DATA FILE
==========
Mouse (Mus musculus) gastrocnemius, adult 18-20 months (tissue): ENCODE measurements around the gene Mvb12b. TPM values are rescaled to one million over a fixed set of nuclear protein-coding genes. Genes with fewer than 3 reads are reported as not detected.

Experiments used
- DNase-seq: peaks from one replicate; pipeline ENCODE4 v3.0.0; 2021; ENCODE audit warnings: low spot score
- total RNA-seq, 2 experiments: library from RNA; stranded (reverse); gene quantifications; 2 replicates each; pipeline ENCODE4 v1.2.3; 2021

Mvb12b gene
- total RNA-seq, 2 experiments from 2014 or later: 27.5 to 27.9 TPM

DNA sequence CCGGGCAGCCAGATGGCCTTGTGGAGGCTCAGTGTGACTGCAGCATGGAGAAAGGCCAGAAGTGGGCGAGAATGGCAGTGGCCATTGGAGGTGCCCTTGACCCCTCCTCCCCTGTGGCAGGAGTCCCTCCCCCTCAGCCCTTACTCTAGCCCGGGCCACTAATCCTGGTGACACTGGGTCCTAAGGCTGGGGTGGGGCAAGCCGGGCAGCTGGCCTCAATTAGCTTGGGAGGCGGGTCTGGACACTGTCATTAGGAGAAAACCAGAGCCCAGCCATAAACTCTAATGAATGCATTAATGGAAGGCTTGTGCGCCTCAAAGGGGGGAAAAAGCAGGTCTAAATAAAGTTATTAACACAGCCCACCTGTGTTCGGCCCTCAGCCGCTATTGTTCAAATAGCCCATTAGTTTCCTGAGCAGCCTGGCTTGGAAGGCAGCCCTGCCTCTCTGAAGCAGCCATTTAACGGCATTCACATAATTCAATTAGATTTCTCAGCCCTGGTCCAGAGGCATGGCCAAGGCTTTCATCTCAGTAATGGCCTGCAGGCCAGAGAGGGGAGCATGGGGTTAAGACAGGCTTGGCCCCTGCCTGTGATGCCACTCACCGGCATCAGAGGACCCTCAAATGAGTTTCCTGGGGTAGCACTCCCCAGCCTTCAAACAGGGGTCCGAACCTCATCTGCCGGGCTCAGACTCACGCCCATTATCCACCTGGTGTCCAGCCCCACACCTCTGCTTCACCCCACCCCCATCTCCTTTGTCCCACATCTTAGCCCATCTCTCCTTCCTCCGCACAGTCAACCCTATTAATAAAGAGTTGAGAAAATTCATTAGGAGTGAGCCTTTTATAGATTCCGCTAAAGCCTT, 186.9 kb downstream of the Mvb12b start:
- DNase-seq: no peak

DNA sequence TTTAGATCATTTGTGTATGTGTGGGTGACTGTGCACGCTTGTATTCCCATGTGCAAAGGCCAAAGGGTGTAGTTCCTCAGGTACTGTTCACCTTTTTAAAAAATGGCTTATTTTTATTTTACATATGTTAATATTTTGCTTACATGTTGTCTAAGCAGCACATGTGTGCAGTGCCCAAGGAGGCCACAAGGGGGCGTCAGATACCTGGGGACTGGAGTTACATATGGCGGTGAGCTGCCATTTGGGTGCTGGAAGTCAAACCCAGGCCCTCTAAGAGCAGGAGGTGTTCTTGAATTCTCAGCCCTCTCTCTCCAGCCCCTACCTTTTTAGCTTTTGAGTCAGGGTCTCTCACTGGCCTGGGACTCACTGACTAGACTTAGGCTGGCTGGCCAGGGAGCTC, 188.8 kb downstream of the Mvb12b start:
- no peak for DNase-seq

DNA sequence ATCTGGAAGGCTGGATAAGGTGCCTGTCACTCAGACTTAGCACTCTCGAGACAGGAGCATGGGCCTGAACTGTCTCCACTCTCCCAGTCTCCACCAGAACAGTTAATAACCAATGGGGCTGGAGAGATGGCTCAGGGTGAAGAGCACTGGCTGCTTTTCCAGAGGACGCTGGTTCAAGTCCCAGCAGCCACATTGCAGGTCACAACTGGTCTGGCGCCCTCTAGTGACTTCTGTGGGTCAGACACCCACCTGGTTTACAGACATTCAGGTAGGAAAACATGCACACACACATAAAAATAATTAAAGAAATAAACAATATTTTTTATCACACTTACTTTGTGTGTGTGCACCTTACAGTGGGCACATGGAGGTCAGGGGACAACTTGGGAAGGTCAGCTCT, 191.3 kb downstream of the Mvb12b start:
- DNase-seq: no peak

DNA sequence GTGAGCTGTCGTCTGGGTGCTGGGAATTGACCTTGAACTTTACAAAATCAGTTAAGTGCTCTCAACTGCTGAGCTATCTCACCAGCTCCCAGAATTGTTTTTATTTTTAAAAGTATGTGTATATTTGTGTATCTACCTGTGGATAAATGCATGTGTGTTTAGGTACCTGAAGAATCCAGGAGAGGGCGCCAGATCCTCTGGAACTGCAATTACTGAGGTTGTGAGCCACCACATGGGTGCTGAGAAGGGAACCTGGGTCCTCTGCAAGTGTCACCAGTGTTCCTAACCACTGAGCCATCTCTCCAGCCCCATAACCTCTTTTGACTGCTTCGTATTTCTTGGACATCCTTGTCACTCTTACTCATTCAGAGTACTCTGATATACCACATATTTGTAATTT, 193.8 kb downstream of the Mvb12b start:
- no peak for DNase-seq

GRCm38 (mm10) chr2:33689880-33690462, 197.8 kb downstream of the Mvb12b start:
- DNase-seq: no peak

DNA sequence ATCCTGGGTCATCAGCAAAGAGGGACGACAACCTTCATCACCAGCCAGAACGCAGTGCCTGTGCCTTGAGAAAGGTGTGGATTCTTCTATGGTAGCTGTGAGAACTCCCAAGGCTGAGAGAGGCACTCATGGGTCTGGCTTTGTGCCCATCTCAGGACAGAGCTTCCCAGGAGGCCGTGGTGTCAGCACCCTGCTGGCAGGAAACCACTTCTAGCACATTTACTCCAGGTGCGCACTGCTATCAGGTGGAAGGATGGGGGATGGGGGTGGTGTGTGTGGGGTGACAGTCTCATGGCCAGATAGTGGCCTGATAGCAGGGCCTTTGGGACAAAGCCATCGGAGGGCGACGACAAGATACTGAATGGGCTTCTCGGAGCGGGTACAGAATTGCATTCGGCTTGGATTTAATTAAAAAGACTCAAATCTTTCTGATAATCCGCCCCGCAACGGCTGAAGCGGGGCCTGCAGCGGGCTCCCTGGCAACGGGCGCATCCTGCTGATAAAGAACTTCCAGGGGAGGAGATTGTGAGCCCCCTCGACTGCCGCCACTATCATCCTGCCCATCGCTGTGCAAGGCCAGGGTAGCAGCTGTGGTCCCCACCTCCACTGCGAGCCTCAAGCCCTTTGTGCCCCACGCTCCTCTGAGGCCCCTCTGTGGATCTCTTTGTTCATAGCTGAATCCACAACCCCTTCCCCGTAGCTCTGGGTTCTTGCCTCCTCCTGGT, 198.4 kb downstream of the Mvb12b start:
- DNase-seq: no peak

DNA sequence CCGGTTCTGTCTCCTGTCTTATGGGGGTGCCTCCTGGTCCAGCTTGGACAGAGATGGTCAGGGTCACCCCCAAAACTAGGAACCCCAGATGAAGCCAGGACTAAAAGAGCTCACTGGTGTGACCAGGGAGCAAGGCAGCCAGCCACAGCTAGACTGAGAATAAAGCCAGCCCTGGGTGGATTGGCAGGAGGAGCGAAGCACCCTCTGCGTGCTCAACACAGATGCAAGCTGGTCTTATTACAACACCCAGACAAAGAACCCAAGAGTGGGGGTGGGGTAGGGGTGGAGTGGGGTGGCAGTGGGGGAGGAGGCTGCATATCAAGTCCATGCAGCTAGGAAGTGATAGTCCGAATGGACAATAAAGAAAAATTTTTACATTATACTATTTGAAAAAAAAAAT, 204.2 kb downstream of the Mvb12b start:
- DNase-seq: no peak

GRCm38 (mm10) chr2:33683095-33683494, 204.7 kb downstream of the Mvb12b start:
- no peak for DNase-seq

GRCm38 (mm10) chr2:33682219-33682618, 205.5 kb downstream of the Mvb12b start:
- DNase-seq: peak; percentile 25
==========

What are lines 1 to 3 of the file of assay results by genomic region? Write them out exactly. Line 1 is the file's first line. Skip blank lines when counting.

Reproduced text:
Mouse (Mus musculus) gastrocnemius, adult 18-20 months (tissue): ENCODE measurements around the gene Mvb12b. TPM values are rescaled to one million over a fixed set of nuclear protein-coding genes. Genes with fewer than 3 reads are reported as not detected.

Experiments used
- DNase-seq: peaks from one replicate; pipeline ENCODE4 v3.0.0; 2021; ENCODE audit warnings: low spot score